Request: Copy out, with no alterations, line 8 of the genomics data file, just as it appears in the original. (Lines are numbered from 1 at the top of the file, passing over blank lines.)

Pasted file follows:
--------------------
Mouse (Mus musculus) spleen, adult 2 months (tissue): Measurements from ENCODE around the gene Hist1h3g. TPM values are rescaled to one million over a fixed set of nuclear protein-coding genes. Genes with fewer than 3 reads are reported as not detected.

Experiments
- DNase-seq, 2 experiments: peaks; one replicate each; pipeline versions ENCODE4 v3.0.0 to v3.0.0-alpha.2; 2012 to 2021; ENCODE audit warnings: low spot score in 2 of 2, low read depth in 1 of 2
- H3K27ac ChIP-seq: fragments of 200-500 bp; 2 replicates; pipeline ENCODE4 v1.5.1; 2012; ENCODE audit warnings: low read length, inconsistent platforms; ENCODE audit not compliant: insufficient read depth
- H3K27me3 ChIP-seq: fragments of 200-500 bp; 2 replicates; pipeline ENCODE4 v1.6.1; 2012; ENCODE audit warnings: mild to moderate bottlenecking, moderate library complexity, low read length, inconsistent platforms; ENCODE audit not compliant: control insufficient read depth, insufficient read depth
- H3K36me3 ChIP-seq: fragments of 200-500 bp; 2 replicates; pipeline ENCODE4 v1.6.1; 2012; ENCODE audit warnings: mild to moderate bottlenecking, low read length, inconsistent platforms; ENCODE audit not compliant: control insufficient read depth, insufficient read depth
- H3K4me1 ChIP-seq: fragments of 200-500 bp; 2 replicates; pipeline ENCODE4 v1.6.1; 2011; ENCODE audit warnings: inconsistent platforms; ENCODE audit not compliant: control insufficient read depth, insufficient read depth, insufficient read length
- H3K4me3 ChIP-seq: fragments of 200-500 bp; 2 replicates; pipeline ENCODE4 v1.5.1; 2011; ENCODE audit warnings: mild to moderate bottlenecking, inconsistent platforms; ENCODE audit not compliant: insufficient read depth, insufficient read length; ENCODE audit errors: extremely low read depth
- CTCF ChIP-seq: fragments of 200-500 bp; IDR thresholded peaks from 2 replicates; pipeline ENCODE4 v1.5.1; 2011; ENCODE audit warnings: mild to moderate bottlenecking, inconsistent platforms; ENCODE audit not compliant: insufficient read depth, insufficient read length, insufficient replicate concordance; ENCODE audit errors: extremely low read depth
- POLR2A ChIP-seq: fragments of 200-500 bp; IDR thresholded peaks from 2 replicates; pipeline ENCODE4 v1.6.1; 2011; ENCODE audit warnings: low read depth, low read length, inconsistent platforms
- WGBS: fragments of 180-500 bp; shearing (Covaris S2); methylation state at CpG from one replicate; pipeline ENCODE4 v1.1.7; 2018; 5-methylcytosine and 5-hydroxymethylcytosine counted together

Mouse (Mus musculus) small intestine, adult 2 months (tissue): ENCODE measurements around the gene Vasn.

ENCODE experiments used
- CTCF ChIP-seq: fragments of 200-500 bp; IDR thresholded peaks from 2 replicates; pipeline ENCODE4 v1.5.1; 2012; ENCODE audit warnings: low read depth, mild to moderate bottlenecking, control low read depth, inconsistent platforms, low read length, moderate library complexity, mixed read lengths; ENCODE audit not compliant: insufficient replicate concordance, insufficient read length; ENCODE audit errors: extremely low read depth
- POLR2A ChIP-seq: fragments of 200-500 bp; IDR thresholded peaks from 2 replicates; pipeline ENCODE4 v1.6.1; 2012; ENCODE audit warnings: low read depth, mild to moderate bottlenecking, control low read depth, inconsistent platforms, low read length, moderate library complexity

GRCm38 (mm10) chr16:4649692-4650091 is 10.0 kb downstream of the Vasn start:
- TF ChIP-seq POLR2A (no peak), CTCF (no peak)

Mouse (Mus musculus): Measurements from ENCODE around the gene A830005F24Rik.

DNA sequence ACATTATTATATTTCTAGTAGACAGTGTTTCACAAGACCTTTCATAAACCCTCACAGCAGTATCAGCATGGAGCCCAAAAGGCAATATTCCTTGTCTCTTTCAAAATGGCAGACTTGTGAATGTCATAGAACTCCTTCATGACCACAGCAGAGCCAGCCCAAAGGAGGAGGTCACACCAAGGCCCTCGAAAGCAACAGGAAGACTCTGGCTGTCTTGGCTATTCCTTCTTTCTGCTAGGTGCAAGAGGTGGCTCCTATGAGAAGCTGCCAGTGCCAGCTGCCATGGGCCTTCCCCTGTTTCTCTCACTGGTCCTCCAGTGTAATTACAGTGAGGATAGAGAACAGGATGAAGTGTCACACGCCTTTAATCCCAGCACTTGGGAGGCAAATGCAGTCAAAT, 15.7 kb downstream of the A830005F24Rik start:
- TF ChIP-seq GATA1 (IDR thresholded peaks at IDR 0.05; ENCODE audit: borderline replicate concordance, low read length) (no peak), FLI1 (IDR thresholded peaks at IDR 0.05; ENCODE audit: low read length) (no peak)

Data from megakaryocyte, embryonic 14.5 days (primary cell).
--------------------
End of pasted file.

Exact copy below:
- H3K4me3 ChIP-seq: fragments of 200-500 bp; 2 replicates; pipeline ENCODE4 v1.5.1; 2011; ENCODE audit warnings: mild to moderate bottlenecking, inconsistent platforms; ENCODE audit not compliant: insufficient read depth, insufficient read length; ENCODE audit errors: extremely low read depth